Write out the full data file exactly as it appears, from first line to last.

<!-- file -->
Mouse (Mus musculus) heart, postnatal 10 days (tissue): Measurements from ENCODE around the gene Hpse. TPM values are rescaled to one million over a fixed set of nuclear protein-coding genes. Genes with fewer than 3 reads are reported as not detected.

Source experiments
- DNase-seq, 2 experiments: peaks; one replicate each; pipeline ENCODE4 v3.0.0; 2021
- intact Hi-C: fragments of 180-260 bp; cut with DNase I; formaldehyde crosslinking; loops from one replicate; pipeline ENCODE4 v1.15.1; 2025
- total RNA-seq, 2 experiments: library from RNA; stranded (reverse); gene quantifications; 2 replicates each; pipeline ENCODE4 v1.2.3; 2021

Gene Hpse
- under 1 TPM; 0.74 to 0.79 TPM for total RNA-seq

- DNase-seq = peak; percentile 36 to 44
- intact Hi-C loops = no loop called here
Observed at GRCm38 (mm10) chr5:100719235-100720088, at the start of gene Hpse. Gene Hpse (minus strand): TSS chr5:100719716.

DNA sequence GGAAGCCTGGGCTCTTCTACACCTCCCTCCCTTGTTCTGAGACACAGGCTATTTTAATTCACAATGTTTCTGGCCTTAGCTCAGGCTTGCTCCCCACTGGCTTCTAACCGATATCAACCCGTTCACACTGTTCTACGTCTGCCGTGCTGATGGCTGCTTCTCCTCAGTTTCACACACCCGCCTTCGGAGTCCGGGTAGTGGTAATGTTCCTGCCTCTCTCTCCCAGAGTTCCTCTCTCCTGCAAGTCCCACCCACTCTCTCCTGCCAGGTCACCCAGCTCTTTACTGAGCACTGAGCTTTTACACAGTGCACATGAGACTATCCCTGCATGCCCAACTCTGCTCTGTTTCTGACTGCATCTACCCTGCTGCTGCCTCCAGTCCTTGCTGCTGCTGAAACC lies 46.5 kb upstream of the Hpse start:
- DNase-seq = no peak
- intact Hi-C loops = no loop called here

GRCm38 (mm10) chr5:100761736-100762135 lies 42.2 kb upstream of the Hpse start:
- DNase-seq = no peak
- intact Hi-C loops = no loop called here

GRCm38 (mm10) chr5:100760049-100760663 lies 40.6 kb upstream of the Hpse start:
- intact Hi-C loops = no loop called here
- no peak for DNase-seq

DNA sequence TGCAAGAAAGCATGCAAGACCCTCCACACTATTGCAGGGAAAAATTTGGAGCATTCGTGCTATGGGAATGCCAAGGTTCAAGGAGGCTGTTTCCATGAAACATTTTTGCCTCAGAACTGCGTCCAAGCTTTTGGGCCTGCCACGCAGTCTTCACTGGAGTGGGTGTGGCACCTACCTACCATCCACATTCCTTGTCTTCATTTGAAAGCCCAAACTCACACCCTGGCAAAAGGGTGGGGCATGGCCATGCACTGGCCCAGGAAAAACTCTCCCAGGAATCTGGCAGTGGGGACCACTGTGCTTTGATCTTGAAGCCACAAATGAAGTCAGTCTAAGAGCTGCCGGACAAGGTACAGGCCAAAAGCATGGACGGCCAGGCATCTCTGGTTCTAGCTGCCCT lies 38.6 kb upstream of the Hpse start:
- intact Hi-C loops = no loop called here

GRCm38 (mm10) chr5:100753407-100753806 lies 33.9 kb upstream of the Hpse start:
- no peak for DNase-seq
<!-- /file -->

Mouse (Mus musculus) heart, postnatal 10 days (tissue): Measurements from ENCODE around the gene Hpse. TPM values are rescaled to one million over a fixed set of nuclear protein-coding genes. Genes with fewer than 3 reads are reported as not detected.

Source experiments
- DNase-seq, 2 experiments: peaks; one replicate each; pipeline ENCODE4 v3.0.0; 2021
- intact Hi-C: fragments of 180-260 bp; cut with DNase I; formaldehyde crosslinking; loops from one replicate; pipeline ENCODE4 v1.15.1; 2025
- total RNA-seq, 2 experiments: library from RNA; stranded (reverse); gene quantifications; 2 replicates each; pipeline ENCODE4 v1.2.3; 2021

Gene Hpse
- under 1 TPM; 0.74 to 0.79 TPM for total RNA-seq

- DNase-seq = peak; percentile 36 to 44
- intact Hi-C loops = no loop called here
Observed at GRCm38 (mm10) chr5:100719235-100720088, at the start of gene Hpse. Gene Hpse (minus strand): TSS chr5:100719716.

DNA sequence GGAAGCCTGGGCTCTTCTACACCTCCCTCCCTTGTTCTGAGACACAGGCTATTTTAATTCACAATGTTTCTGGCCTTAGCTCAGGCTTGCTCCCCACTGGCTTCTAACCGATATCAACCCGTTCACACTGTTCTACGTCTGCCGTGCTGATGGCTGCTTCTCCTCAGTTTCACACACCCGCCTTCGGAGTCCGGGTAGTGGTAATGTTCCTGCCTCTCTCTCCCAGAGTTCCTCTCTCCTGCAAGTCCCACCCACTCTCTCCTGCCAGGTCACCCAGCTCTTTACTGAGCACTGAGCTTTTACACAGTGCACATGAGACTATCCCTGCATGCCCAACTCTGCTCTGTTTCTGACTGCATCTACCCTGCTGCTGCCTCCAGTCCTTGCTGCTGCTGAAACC lies 46.5 kb upstream of the Hpse start:
- DNase-seq = no peak
- intact Hi-C loops = no loop called here

GRCm38 (mm10) chr5:100761736-100762135 lies 42.2 kb upstream of the Hpse start:
- DNase-seq = no peak
- intact Hi-C loops = no loop called here

GRCm38 (mm10) chr5:100760049-100760663 lies 40.6 kb upstream of the Hpse start:
- intact Hi-C loops = no loop called here
- no peak for DNase-seq

DNA sequence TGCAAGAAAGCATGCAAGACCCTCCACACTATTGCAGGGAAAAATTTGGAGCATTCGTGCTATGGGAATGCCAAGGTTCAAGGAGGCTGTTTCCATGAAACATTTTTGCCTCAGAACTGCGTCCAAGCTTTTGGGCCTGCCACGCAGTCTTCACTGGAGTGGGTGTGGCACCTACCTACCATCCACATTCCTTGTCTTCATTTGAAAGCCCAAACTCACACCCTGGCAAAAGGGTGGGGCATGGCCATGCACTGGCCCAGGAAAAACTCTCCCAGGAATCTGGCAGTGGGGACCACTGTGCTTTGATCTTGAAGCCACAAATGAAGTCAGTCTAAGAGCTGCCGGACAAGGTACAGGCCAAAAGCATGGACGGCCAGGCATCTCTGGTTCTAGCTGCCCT lies 38.6 kb upstream of the Hpse start:
- intact Hi-C loops = no loop called here

GRCm38 (mm10) chr5:100753407-100753806 lies 33.9 kb upstream of the Hpse start:
- no peak for DNase-seq